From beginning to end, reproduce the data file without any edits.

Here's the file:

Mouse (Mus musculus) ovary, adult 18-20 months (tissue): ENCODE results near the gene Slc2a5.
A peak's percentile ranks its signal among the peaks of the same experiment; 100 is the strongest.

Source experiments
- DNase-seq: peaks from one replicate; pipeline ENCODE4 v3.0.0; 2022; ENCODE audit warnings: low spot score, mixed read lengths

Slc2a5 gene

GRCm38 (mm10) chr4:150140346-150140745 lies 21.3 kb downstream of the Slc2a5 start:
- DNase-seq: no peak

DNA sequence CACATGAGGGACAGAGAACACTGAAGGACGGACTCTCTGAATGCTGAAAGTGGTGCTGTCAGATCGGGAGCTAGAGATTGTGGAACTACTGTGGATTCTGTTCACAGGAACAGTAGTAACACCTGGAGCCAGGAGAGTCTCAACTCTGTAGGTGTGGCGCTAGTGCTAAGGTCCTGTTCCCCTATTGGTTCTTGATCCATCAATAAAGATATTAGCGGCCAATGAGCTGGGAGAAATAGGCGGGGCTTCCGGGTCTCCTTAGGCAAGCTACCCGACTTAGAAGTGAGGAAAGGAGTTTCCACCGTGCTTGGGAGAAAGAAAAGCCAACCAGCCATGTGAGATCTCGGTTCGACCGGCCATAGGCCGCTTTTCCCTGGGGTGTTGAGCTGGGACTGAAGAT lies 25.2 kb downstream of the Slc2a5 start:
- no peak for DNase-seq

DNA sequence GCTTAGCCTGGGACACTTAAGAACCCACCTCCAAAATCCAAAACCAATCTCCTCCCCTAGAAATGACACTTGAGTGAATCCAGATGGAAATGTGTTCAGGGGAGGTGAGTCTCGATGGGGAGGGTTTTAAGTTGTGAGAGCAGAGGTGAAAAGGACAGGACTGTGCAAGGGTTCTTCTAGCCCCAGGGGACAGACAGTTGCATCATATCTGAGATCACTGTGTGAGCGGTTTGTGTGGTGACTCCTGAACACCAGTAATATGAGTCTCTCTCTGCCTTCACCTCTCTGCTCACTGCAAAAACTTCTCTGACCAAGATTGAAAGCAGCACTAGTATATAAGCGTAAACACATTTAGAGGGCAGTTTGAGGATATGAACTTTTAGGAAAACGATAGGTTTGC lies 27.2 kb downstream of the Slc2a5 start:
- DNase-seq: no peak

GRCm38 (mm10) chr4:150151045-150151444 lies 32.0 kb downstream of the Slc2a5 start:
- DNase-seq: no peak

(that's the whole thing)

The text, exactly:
Mouse (Mus musculus) ovary, adult 18-20 months (tissue): ENCODE results near the gene Slc2a5.
A peak's percentile ranks its signal among the peaks of the same experiment; 100 is the strongest.

Source experiments
- DNase-seq: peaks from one replicate; pipeline ENCODE4 v3.0.0; 2022; ENCODE audit warnings: low spot score, mixed read lengths

Slc2a5 gene

GRCm38 (mm10) chr4:150140346-150140745 lies 21.3 kb downstream of the Slc2a5 start:
- DNase-seq: no peak

DNA sequence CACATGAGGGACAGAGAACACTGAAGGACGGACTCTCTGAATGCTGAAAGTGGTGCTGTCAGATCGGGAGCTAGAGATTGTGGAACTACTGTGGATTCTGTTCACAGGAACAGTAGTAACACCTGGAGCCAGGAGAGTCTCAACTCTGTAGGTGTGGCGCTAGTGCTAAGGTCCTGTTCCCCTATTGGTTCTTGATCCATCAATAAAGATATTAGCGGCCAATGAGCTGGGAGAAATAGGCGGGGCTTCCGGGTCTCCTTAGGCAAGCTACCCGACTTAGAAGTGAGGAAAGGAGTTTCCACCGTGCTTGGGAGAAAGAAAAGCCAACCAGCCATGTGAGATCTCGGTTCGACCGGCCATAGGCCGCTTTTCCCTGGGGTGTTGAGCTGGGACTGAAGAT lies 25.2 kb downstream of the Slc2a5 start:
- no peak for DNase-seq

DNA sequence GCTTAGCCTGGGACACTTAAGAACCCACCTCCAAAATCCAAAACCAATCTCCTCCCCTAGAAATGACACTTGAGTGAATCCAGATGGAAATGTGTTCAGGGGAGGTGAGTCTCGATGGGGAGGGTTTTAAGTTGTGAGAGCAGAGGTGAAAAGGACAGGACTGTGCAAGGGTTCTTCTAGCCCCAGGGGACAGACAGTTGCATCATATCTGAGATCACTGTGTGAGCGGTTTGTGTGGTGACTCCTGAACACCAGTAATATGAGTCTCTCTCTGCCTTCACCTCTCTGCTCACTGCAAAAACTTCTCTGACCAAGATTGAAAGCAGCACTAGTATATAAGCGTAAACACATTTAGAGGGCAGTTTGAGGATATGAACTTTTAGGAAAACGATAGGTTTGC lies 27.2 kb downstream of the Slc2a5 start:
- DNase-seq: no peak

GRCm38 (mm10) chr4:150151045-150151444 lies 32.0 kb downstream of the Slc2a5 start:
- DNase-seq: no peak